Wednesday, January 1, 2014

Resolution: More Naps

Medscape Nurses reported this week on a study published in the American Journal of Critical Care about safety issues when nurses are sleep deprived.  You can read it here.

One of the suggestions is that nurses be allowed to nap.  To that I say : "duh". 

Way back in my early years, I did a travel assignment for a hospital that encouraged nurses to nap on their breaks, especially night nurses.  Nurses who worked 12 hours were given an hour break (instead of the usual half-hour break in a 12-hour shift) and were encouraged to leave the unit during this time. They used the buddy system - buddy assignments were made at the beginning of the shift and buddies worked out their break times between them.  Night shift nurses were expected to take a pillow and a blanket and find a place to sleep, there were staff lounges on another floor of the hospital and designated places on each unit.  This was before cell phones (yes, I'm that old) and usually the nurse's buddy woke them at the agreed upon time.  I only did half of my contract at that hospital on nights, but let me tell you that the naps saved me (and my patients, I'm sure).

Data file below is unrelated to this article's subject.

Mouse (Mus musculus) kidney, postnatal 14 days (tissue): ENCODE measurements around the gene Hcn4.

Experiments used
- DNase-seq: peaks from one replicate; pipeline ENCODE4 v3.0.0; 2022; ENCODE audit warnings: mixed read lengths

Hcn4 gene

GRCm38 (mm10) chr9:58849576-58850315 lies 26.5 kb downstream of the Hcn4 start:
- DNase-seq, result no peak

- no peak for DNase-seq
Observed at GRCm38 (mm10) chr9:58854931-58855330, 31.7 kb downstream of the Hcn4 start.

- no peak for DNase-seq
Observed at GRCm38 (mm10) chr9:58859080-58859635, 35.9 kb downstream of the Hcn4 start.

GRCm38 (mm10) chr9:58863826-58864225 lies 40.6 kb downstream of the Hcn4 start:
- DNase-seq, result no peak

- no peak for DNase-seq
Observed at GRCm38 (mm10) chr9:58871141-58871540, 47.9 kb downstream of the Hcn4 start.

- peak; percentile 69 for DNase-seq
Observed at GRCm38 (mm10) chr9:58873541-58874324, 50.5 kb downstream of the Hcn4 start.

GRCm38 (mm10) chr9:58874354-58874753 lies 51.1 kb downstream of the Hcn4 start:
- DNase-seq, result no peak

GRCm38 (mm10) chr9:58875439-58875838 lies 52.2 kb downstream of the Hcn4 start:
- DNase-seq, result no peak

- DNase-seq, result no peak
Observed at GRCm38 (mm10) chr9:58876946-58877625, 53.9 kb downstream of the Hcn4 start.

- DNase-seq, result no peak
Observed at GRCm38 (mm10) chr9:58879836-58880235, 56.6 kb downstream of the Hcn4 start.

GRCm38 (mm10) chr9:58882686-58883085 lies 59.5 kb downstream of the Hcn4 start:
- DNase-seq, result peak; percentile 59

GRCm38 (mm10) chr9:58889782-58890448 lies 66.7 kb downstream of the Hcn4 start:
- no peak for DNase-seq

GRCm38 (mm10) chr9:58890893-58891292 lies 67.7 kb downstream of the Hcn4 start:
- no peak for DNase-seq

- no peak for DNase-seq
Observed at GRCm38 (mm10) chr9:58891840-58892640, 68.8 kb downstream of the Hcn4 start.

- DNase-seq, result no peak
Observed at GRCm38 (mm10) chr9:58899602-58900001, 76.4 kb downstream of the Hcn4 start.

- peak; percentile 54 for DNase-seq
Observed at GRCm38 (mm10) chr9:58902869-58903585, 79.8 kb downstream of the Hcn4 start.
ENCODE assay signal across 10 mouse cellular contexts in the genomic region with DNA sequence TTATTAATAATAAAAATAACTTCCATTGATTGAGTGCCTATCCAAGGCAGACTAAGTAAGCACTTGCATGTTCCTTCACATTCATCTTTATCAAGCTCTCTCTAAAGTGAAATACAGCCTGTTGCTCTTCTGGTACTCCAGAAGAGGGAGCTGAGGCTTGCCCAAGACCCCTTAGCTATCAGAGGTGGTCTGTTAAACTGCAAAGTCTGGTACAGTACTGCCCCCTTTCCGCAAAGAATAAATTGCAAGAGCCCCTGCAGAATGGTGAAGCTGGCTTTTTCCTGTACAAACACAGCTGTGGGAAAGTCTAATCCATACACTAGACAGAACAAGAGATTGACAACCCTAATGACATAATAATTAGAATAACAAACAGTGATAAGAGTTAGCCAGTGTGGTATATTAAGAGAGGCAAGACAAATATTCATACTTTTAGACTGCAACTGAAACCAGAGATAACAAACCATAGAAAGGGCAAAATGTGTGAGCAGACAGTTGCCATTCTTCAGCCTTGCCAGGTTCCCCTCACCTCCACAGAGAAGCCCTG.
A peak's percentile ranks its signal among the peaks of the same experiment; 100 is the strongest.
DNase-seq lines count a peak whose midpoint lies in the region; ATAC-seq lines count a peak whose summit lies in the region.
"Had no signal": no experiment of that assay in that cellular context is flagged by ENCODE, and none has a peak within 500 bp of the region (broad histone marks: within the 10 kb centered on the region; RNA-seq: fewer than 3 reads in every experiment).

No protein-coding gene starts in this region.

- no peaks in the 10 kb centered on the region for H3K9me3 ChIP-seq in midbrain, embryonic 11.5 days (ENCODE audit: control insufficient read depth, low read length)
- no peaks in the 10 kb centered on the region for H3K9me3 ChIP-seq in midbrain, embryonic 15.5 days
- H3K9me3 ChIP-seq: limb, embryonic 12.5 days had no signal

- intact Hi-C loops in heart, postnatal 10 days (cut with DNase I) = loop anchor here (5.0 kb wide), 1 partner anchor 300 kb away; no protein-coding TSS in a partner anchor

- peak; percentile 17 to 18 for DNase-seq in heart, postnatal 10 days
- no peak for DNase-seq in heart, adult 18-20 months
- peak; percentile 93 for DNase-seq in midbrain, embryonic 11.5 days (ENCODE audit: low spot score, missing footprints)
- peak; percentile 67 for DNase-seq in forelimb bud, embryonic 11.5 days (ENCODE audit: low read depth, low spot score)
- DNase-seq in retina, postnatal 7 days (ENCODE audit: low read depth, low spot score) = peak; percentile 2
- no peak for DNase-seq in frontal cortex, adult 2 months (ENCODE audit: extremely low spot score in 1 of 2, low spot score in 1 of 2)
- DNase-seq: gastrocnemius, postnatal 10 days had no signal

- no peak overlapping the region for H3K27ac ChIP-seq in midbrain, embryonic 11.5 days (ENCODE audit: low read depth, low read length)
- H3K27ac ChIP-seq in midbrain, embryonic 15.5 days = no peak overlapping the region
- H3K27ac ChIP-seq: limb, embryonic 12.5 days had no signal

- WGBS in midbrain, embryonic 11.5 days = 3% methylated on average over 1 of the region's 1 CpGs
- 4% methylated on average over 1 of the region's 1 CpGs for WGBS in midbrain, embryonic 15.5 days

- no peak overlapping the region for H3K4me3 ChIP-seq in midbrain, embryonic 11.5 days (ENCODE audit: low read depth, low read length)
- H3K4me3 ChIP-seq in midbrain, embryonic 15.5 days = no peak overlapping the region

Why are we not encouraging this practice?  If it's safer for our patients to have nurses who are well-rested, shouldn't we be providing a longer than 30-minute break for nurses to relax and recharge?  I personally am not a "power napper", but many people are.  I have so many nurse friends who say that they can sleep for 15 minutes and be completely rested. How about a place, instead of the frantic cafeteria, that nurses can use to close their eyes and nap or meditate?

Kindergarteners don't need naps (though the teacher might); nurses need naps.

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